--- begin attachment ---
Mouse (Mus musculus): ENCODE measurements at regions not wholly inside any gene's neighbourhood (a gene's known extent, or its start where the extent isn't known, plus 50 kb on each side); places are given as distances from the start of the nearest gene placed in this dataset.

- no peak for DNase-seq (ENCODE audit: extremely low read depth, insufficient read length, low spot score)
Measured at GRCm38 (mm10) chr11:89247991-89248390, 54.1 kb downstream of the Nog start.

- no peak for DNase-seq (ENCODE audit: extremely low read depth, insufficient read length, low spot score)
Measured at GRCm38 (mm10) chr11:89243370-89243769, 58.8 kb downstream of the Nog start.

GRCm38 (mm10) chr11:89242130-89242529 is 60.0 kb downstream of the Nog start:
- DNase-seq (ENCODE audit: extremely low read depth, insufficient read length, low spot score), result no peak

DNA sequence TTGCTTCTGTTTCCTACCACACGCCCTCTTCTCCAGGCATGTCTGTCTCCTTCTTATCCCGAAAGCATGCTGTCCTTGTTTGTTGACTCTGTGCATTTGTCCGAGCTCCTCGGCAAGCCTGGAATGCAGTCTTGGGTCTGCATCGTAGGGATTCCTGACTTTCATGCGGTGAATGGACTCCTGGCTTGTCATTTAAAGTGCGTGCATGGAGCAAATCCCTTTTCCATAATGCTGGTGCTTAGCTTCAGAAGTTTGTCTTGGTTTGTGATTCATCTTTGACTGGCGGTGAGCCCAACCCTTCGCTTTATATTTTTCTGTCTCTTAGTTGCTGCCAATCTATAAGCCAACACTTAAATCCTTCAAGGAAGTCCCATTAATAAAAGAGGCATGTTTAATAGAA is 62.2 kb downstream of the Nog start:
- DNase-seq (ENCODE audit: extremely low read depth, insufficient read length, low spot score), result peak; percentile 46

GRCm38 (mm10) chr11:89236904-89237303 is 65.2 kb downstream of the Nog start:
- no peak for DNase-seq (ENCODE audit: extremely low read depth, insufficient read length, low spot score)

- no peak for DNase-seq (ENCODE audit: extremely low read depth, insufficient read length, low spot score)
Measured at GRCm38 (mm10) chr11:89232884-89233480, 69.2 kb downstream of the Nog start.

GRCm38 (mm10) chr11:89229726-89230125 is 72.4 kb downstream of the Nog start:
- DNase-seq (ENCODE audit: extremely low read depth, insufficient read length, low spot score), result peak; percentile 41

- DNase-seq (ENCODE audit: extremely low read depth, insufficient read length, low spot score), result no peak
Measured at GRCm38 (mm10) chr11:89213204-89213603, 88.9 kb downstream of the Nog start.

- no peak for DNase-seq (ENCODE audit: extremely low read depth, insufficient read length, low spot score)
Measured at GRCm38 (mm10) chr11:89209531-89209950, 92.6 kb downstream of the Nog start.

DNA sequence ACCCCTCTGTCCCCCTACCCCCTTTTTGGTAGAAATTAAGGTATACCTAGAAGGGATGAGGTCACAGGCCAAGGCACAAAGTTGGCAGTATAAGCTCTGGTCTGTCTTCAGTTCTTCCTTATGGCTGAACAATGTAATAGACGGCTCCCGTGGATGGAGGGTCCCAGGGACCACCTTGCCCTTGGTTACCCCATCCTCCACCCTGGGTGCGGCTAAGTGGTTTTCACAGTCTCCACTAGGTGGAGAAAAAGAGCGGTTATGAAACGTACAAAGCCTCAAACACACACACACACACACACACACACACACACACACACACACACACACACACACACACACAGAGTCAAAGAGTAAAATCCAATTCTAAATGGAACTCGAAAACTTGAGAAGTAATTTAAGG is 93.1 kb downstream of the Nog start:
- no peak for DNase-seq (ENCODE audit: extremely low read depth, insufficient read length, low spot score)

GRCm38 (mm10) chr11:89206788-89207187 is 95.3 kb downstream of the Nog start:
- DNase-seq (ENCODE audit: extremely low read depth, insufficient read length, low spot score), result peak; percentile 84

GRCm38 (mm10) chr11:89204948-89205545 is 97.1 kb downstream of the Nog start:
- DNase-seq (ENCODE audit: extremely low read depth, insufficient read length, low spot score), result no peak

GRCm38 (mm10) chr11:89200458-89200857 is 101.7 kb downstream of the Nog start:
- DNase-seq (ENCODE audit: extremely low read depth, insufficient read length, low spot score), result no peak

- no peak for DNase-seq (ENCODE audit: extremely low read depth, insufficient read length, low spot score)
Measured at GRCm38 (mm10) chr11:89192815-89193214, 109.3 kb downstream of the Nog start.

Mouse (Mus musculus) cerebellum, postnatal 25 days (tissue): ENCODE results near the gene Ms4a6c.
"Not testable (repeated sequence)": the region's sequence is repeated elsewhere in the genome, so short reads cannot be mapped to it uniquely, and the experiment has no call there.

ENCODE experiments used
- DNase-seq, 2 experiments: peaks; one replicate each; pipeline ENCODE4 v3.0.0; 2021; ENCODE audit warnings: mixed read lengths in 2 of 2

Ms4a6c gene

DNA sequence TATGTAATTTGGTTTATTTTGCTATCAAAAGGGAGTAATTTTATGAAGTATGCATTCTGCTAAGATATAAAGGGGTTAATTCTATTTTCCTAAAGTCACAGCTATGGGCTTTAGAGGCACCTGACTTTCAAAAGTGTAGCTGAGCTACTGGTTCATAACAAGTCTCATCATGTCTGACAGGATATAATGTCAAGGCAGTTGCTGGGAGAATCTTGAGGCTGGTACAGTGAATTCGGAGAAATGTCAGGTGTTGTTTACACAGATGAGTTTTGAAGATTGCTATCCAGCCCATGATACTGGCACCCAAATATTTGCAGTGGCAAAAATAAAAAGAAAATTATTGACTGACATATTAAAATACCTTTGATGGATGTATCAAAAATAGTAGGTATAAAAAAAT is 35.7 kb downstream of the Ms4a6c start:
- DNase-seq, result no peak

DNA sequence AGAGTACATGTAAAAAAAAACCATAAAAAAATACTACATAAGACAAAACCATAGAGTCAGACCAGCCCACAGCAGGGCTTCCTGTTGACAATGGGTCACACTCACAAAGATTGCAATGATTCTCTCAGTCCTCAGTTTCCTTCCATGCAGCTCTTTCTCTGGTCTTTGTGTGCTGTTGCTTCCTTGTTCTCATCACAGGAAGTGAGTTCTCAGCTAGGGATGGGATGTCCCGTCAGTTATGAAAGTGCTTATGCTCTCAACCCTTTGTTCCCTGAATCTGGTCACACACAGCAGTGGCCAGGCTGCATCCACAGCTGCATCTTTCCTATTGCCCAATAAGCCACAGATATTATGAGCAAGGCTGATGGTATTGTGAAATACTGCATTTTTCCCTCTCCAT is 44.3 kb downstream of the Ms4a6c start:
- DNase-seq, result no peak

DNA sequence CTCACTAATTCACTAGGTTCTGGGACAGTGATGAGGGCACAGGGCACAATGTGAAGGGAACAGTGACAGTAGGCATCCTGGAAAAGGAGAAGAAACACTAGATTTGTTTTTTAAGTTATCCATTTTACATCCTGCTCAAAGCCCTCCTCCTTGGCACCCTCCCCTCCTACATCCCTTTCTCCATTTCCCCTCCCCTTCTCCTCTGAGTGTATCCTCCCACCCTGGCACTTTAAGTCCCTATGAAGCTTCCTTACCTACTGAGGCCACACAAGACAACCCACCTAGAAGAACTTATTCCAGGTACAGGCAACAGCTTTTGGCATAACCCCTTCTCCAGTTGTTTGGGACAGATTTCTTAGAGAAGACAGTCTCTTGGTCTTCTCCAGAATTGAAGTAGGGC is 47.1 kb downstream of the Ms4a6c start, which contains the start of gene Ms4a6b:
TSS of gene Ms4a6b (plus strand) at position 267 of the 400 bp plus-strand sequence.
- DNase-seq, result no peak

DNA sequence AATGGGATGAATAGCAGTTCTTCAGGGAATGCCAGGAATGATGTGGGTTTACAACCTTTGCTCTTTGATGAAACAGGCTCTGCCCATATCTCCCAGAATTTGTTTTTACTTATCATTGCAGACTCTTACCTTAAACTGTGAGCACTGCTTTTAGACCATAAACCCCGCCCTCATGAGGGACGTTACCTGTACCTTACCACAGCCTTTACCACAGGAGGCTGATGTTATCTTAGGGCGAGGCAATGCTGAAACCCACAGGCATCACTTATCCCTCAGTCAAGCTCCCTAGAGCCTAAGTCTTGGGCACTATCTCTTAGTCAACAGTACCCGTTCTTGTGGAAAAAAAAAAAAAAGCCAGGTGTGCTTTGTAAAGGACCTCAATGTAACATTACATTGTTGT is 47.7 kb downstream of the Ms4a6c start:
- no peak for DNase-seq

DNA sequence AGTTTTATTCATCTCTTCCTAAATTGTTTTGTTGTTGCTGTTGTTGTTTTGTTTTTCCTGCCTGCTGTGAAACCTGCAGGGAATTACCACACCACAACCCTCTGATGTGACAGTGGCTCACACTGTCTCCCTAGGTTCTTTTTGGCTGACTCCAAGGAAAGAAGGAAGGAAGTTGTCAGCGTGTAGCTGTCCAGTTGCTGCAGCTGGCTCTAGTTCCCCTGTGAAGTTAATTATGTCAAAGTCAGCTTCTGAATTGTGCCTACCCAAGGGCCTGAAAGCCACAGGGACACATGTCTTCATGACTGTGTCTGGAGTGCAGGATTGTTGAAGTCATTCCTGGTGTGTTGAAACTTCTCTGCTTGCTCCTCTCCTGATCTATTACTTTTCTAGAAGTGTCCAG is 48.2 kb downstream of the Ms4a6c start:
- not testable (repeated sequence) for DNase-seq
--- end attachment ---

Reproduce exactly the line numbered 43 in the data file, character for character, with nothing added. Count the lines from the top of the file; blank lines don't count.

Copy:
- no peak for DNase-seq